Swords online store 2023? Order a full-tang, battle-ready custom katana created specifically for you. Choose the custom katana sword with the vastest number of components and the smoothest shopping experience on the web. Each custom katana is full-tang and battle-ready: our swords are not wall-hangers. They are fully functional works of art, hand-forged and assembled by swordsmiths, blade polishers, and assemblers over the course of weeks. From the most basic 1060 & 1095 steel that can also be folded for a more aesthetic edge, to the more flexible and durable 9260 Steel, and ending with to the highly-artistic and valuable Kobuse Steel blade, you have many different choices. Find even more information at Swords for Sale.
After the Smith is done with the blade, the final person to work on it is the Togishi. His job is to polish and sharpen the blade. First of all, the Togishi uses a special process to hand-polish and grind the blade. At the start, the blade is very rough, and has many imperfections. At the end, the blade has a “mirror-like” look, and reveals the inner beauty of the forging process. Moreover, the Togishi can also use a “Hazuya Polishing” process to polish and refine the blade. It’s a special type of polishing which uses the special Hazuya stone to enhance and create a beautiful effect on the blade.
We therefore use High-Carbon steel for most of our swords, as it provides: A Strong, Hard Blade First off, a carbon steel sword’s blade is extremely strong — much stronger than a stainless steel sword. Japanese swordsmiths employed carbon steel to create katana swords after learning about this characteristic of the material in feudal Japan. Carbon steel swords can withstand combat whereas other metal swords are readily broken when needed. Swords made of carbon steel also have the advantage of having a lasting edge. In other words, the sword’s sharpened blade won’t break or simply shatter. Before carbon steel was developed, the Samurai would repeatedly sharpen their knives. Just a little amount of pressure might have harmed their blade, so they had to be very meticulous with it. Carbon steel swords, on the other hand, are more resistant to this kind of harm due to their strength, allowing them to keep their edge.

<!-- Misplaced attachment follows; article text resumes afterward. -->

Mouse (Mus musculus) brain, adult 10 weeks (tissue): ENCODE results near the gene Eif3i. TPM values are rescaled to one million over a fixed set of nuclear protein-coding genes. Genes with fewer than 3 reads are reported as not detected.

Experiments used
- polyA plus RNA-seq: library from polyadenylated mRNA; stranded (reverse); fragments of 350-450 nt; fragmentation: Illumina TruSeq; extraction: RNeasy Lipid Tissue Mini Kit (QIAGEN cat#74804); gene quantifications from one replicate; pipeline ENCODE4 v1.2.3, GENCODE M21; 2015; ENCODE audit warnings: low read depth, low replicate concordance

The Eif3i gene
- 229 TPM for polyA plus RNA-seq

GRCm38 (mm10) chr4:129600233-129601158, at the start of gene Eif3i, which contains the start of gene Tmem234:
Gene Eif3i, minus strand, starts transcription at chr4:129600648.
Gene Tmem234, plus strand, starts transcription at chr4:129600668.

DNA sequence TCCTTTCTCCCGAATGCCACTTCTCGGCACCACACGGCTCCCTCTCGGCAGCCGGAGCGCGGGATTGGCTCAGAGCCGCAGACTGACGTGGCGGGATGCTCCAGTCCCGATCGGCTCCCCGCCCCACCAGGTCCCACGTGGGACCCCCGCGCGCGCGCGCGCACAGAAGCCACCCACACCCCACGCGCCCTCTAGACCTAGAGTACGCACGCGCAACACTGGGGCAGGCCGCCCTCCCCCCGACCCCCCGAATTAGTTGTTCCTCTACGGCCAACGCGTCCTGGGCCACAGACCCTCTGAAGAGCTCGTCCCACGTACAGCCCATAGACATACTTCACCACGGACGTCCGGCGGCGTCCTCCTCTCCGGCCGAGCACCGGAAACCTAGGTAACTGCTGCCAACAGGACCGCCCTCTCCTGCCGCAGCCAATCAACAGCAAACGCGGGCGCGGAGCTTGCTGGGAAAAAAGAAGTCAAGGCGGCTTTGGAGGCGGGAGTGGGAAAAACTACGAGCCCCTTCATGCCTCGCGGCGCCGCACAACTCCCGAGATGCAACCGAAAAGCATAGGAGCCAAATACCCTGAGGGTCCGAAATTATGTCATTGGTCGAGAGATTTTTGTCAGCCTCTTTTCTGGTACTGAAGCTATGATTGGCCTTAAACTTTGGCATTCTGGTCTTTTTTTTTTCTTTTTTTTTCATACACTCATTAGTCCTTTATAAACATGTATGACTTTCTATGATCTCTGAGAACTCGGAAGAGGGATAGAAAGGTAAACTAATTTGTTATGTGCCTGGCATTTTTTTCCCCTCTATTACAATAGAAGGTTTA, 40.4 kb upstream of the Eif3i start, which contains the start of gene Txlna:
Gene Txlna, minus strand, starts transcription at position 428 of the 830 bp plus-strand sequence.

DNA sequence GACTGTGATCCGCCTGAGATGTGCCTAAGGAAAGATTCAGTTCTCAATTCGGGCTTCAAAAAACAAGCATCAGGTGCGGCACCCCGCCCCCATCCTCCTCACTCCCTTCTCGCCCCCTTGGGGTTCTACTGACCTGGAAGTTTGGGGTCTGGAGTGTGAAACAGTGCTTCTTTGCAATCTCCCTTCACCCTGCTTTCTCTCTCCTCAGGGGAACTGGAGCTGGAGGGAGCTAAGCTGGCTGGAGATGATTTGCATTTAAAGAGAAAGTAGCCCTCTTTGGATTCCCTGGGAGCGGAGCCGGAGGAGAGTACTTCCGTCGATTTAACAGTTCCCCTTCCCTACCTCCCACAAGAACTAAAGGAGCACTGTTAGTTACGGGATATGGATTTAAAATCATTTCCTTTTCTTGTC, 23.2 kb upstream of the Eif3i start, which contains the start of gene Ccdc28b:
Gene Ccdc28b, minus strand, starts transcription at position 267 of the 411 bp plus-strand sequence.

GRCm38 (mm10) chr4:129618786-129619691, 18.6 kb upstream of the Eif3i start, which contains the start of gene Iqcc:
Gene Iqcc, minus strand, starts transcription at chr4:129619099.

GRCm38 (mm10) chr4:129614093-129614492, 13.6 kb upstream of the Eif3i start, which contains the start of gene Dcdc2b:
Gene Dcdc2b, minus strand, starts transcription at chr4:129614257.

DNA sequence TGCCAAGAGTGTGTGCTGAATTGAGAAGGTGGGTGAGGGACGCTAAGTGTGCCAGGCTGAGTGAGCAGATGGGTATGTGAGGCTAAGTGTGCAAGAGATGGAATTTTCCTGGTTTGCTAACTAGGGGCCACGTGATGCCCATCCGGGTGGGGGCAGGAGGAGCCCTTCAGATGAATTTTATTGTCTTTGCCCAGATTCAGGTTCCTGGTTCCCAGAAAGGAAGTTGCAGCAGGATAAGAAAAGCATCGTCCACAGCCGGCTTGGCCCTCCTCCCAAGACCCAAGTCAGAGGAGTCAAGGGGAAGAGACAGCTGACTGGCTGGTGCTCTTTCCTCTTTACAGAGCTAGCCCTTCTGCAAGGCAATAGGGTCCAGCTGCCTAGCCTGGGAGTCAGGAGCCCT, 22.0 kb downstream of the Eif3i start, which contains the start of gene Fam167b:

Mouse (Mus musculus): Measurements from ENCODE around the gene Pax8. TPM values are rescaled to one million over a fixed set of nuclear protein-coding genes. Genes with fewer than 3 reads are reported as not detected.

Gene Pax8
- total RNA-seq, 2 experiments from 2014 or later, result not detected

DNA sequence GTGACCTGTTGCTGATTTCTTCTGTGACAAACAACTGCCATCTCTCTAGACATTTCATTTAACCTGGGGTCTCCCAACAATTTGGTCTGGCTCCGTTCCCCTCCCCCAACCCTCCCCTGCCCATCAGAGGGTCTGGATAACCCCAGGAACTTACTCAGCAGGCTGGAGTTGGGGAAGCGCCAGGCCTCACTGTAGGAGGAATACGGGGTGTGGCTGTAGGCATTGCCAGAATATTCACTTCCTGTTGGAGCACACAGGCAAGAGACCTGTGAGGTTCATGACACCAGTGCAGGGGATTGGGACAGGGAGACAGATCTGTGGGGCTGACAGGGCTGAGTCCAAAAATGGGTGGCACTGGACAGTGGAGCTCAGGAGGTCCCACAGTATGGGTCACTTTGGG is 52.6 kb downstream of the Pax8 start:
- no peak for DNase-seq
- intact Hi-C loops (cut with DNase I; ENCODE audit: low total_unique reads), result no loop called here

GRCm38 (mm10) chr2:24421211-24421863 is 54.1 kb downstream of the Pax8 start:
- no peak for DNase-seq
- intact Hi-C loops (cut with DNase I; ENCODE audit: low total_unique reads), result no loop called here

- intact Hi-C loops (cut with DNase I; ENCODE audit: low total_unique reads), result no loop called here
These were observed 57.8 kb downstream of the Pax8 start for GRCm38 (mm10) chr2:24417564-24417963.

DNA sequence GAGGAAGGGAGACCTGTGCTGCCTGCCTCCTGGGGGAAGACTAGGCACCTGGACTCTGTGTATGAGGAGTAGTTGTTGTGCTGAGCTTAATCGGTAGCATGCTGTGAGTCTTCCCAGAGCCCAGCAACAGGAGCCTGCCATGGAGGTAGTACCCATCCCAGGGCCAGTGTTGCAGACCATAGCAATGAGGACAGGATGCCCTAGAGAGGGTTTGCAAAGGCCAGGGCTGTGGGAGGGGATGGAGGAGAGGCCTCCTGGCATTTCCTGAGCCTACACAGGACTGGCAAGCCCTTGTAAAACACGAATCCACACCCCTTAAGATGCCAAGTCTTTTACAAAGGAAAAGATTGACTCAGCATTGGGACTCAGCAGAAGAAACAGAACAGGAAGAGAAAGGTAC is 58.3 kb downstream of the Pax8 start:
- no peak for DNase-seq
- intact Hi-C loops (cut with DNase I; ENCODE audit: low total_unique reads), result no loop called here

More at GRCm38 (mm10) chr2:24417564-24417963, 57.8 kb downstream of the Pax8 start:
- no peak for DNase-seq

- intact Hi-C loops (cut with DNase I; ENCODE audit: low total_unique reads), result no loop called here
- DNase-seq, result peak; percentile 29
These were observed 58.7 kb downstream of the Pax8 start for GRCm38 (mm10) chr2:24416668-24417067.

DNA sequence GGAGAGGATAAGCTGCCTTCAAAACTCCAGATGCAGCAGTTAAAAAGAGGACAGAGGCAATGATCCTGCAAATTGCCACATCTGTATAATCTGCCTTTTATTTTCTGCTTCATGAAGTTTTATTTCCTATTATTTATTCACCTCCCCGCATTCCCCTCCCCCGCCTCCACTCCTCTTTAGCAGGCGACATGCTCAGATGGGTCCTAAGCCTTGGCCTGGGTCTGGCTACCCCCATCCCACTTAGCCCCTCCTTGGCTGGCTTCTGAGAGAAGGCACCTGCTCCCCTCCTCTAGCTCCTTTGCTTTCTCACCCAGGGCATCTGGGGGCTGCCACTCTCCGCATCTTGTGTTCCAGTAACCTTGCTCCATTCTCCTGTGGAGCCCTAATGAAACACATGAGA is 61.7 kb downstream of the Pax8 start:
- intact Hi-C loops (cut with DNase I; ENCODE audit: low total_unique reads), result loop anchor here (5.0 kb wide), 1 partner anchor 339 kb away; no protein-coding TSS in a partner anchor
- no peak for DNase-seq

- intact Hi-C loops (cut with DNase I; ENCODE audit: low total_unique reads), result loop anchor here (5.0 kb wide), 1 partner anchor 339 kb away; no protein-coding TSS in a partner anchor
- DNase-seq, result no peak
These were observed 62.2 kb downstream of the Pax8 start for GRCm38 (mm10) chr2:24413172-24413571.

How does the sword feel? When handled and while using it, the sword should feel solid and always within control. The handle or the blade collar (habaki) shouldn’t move, and the wrap (ito) should feel tightened to perfection in our hands. All its parts have to be tightened together and fitting properly. This “feel” – along with the steel type and the blade’s tang – is what makes a katana usable – the main features of a sword which isn’t made to be a wall-hanger. When you’re buying a sword online, there are different things you need to consider depending on your needs – but most importantly – you need to look at the names and titles sellers use on their products.
Carbon Folded or Unfolded Steel. The most widely used steel type for swords is High-Carbon Steel. This is a type of steel that (). Carbon Steel can also be Folded (creating the beautiful “Damascus Steel” pattern) and Clay-Tempered to create a Hamon. Spring Steel. Another very widely used type of steel is Spring Steel. It’s the favorite steel type of the survivalist, for it is very resistant and can withstand heavy bending and come back to its normal shape. Kobuse Steel. Then, we have Kobuse Steel – our Premium steel at Swords for Sale. This is a mix of Clay-Tempered 1095 Steel for the Core of its blade, and 1095 Folded Steel for its outer part. This makes its core soft and its outer, cutting part very hard – a truly superior blade. It’s also polished with our special Hazuya stone giving it an amazing look.
One by one, each sword is hand-forged, assembled, and reviewed by swordsmiths, blade polishers, and sword assemblers over the course of weeks. The blade is always the longest thing to make. The steel has to be selected, forged and perhaps folded (for the beautiful “Damascus” pattern), and can also be clay-tempered to create a beautiful natural hamon line. This is just an introduction to the first, rawest aspect of creating a custom blade. To see all the parts at play, please visit our custom Japanese swords products. Find even more details on swordsfor.sale.